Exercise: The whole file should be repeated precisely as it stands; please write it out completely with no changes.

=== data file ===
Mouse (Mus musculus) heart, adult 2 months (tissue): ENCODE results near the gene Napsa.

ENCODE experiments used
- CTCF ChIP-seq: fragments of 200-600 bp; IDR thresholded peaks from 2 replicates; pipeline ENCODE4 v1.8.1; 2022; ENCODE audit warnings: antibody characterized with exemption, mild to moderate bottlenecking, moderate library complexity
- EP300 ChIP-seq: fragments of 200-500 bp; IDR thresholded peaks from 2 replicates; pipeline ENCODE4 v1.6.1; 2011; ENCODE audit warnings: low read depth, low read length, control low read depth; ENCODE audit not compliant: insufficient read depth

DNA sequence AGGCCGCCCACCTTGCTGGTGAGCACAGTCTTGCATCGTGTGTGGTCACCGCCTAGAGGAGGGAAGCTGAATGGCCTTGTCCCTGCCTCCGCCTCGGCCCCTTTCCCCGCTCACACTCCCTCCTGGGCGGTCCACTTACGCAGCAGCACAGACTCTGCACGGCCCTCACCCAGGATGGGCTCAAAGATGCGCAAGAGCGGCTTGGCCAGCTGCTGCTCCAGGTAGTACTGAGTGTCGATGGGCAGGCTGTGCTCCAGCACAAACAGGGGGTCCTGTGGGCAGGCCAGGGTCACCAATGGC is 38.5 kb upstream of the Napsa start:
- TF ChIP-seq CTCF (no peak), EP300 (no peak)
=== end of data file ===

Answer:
Mouse (Mus musculus) heart, adult 2 months (tissue): ENCODE results near the gene Napsa.

ENCODE experiments used
- CTCF ChIP-seq: fragments of 200-600 bp; IDR thresholded peaks from 2 replicates; pipeline ENCODE4 v1.8.1; 2022; ENCODE audit warnings: antibody characterized with exemption, mild to moderate bottlenecking, moderate library complexity
- EP300 ChIP-seq: fragments of 200-500 bp; IDR thresholded peaks from 2 replicates; pipeline ENCODE4 v1.6.1; 2011; ENCODE audit warnings: low read depth, low read length, control low read depth; ENCODE audit not compliant: insufficient read depth

DNA sequence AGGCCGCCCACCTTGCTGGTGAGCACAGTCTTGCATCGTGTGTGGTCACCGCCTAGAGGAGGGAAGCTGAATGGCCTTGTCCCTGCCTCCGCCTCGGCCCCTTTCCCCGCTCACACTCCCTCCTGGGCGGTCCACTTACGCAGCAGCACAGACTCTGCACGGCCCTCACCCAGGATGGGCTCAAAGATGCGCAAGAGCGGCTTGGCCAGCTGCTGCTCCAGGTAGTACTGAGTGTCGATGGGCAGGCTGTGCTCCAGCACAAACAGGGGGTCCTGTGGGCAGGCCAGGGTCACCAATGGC is 38.5 kb upstream of the Napsa start:
- TF ChIP-seq CTCF (no peak), EP300 (no peak)